Friday, September 2, 2011

(Star Status Guest Post) The Success Game, A Game We All Know Too Well

Have you ever noticed how addictive Monopoly is. You already know that you're playing to get around a card board and gain more money. In the process you're spending money on houses. The more you buy, the more it seems like you're winning. Now when you end up in jail and the other players are still playing, it's devastating. While you may own as many houses as them or have more money than them, your time in that jail gives them the opportunity to be equal to or better than you. While that's just a game that when we're done we stick in a closet, there's another game we play that's non-stop. It's very similar to Monopoly, but it effects our everyday moves and it involves more than buying houses and going to jail. Instead it involves men, women, and the "L" word. Allow Mrs. Starlicious to tell you about her version of Monopoly called The Success Game.

Introducing you to Russian Roulette’s First Cousin, Mrs. Starlicious

We all play the game.

No, not the pointless one that meme-tards play where players lose every time they think about it (you just lost, by the way), or the power-struggle that we romantically call dating—I’m talking about something different.

This is the success game.

This game isn’t about the rise to success, although it is about ambition. This isn’t some honorable contest of perseverance like achieving the American dream. This is something much more base and improper. It isn’t about accomplishing things based on your own goals, but impressing others. It’s about things like keeping up with the Joneses and showing up to your class reunion looking fabulous.

The game isn’t always about the crowd, however. Most of the time it’s about two people—the ex and the enemy. Sometimes they are they are one and the same. The influence they have over our lives is one that we would never admit—even to ourselves. We think that we do what we do for the noble cause of self-actualization; however, as soon as we see these foes it all becomes clear.

We see Mr./Ms. Ex/Enemy and noble intentions don’t feel like enough. Even if we are perfectly happy with our patch in the quilt of life, we see these people and suddenly want to add more embroidery. Our job that we are so grateful and blessed to have suddenly seems like a bottom-rung position.

My reasoning for this is that contentment is boring. People define success as being almost god-like. You have to glow, and you can’t smile; you have to grin. You have to bounce with happiness. I think that to simply be at peace, to simply be content, is just not enough for some people. That’s why we have to make the simple fact that we’re alive and doing alright sound like we’re jumping off the San Francisco bridge into a pile of cash.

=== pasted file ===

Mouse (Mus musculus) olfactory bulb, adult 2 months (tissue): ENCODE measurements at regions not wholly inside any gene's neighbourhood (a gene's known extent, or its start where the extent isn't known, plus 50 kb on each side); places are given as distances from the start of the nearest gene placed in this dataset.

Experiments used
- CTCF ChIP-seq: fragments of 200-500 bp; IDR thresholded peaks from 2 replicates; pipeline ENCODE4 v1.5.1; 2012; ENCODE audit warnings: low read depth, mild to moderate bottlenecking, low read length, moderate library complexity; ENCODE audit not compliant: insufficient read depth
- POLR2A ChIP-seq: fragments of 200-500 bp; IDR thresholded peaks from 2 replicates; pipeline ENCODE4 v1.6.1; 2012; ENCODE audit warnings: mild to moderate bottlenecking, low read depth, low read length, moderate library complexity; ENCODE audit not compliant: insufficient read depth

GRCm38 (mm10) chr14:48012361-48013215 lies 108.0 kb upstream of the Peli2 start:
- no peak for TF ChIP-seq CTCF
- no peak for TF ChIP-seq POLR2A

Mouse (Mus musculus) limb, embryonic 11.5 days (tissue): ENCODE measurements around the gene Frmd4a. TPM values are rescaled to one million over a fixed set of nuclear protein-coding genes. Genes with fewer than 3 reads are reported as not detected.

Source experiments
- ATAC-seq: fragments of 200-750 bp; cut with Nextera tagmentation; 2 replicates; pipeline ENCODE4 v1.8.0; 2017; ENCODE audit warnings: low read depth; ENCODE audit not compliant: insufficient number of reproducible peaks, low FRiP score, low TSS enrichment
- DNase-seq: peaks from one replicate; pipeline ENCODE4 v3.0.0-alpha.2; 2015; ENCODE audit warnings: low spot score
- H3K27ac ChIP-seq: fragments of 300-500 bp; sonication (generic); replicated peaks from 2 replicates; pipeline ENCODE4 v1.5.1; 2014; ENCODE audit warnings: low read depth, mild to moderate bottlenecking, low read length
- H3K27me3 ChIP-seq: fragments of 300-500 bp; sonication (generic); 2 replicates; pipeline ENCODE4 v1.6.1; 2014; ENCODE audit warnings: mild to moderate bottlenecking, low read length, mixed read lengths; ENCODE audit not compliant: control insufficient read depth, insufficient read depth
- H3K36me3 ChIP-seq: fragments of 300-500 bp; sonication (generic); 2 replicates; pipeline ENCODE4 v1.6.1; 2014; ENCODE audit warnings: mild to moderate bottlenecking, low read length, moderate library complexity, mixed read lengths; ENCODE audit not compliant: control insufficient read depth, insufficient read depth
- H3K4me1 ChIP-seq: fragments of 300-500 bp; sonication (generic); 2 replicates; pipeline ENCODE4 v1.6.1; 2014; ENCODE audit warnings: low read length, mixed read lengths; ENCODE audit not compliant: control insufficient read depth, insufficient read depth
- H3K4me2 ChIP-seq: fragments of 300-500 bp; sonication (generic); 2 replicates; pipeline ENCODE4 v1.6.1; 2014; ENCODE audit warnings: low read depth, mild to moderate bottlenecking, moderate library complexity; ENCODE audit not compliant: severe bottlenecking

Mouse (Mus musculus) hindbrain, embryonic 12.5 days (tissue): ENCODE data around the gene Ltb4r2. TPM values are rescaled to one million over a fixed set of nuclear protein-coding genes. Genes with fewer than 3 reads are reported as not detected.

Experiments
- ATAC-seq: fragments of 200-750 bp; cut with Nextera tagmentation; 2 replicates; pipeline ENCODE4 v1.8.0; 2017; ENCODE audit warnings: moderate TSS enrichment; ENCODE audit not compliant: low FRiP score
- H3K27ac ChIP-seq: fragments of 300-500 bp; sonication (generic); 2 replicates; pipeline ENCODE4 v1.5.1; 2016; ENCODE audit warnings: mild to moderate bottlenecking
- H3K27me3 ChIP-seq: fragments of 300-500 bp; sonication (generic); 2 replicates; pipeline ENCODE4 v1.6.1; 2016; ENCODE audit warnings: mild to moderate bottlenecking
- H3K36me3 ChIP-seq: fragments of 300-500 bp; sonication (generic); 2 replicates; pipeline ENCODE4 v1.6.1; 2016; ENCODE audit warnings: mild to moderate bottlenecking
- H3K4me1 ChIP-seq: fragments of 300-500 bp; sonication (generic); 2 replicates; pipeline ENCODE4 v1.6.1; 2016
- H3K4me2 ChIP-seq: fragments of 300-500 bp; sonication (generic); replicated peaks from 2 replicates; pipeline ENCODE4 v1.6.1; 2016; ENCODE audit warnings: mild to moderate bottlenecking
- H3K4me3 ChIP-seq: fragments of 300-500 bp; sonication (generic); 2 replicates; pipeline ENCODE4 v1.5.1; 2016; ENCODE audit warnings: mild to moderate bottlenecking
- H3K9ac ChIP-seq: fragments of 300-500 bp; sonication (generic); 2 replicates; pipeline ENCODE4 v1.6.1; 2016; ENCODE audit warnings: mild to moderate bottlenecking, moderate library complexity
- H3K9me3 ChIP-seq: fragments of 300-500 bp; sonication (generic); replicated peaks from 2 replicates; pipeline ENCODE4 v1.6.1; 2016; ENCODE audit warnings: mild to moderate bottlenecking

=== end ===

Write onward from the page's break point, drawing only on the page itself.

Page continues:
Also, and this is just more of my opinion, women have the harder time of trying to win this game. Men can simply gather up money, or the illusion of money, and it can cancel out everything. All men have to do is flash a nice watch or roll up in an expensive vehicle. Not only that, it is very easy to fake money. A man can rent a nice car, or visit Chinatown for that fake watch. 

The Holy Success Grail (HSG) for women is much more difficult to obtain. We have to have a man. A man, of course, is much more harder to get than money—even in this economy. A woman can’t fake a man because unfortunately and fortunately, she has to have his consent.

Not only that, it is harder to please Mr./Ms. Ex/Enemy with a man. Mr./Ms. Ex/Enemy are notoriously picky anyway (didn’t I just say even contentment isn’t enough to please them), and the quality of your significant other is the apex of their anal-ness. It isn’t enough that you have one; you have to have the perfect one—he’s under the same success scrutinizer that you are. He can’t even have the normal HSG for men. He can’t just be rich—he has to be handsome, supportive, kind and romantic, at least in public. A rich jerk won’t work, neither will a handsome guy who’s dead broke He also has to appear to be madly in love with her, and her with him. Their mutual happiness has to ooze through their pores, take the form of a fist, and punch Mr./Ms Ex/Enemy in the face with all its lovey-dovey goodness.

What is also so messed up about the women’s HSG is that if they don’t have it they automatically lose, unless Mr./Ms. Ex/Enemy is also single. If she’s single and wildly rich with a great career, Mr./Ms. Ex/Enemy can walk away thinking about how sad it must be surviving with only the most expensive vibrator to keep her warm at night. Even if she’s wildly rich and has the HSG by her side, he better be more successful than she is. If not, the sugar mama rumor gets passed around like a cheap trick.

This is why so many women are down on themselves about being single, or even why we hate being single. Even if we are perfectly happy and successful, we always have to worry about running into Mr./Mrs. Ex/Enemy. A single hater, by bringing up the fact that she can’t keep a man, can bring down Halle Berry, with all her looks and money. No matter if we have it all, we never really win until we have the right guy. It doesn’t even matter if we can say truly that we are “single and loving it”; it will always come across as a brave and boldfaced lie.

It’s a dangerous double-standard. Women can’t feel as if they are truly successful, as if they have truly made it, until they have a man. It turns love from a wonderful blessing into a the most pressing and frustrating item on a to-do list.

The only thing that we can do is sing some Maxwell—“Let’s Not Play the Game”.

Mrs. Starlicious, also known as Jessica Green, is an alumni of Florida A&M University, a victim of the corporate world, a dreamer, and just getting warmed up. Stay tuned for more. 

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